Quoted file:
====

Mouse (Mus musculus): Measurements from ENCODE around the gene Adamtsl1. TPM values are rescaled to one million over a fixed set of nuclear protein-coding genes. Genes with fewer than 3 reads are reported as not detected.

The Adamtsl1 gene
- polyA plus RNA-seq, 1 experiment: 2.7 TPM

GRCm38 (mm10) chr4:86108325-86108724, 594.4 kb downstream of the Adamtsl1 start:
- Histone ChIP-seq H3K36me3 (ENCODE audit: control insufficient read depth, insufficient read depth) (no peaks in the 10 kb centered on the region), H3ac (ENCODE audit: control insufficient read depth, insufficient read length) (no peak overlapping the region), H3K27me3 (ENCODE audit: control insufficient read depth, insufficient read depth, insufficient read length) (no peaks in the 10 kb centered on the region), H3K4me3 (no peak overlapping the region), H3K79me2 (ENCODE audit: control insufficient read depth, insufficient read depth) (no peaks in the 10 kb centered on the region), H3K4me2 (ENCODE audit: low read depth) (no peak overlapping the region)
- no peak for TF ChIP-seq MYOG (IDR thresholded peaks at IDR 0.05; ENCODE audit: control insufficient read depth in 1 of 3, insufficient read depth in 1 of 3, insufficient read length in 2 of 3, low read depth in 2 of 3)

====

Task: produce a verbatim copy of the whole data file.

Mouse (Mus musculus): Measurements from ENCODE around the gene Adamtsl1. TPM values are rescaled to one million over a fixed set of nuclear protein-coding genes. Genes with fewer than 3 reads are reported as not detected.

The Adamtsl1 gene
- polyA plus RNA-seq, 1 experiment: 2.7 TPM

GRCm38 (mm10) chr4:86108325-86108724, 594.4 kb downstream of the Adamtsl1 start:
- Histone ChIP-seq H3K36me3 (ENCODE audit: control insufficient read depth, insufficient read depth) (no peaks in the 10 kb centered on the region), H3ac (ENCODE audit: control insufficient read depth, insufficient read length) (no peak overlapping the region), H3K27me3 (ENCODE audit: control insufficient read depth, insufficient read depth, insufficient read length) (no peaks in the 10 kb centered on the region), H3K4me3 (no peak overlapping the region), H3K79me2 (ENCODE audit: control insufficient read depth, insufficient read depth) (no peaks in the 10 kb centered on the region), H3K4me2 (ENCODE audit: low read depth) (no peak overlapping the region)
- no peak for TF ChIP-seq MYOG (IDR thresholded peaks at IDR 0.05; ENCODE audit: control insufficient read depth in 1 of 3, insufficient read depth in 1 of 3, insufficient read length in 2 of 3, low read depth in 2 of 3)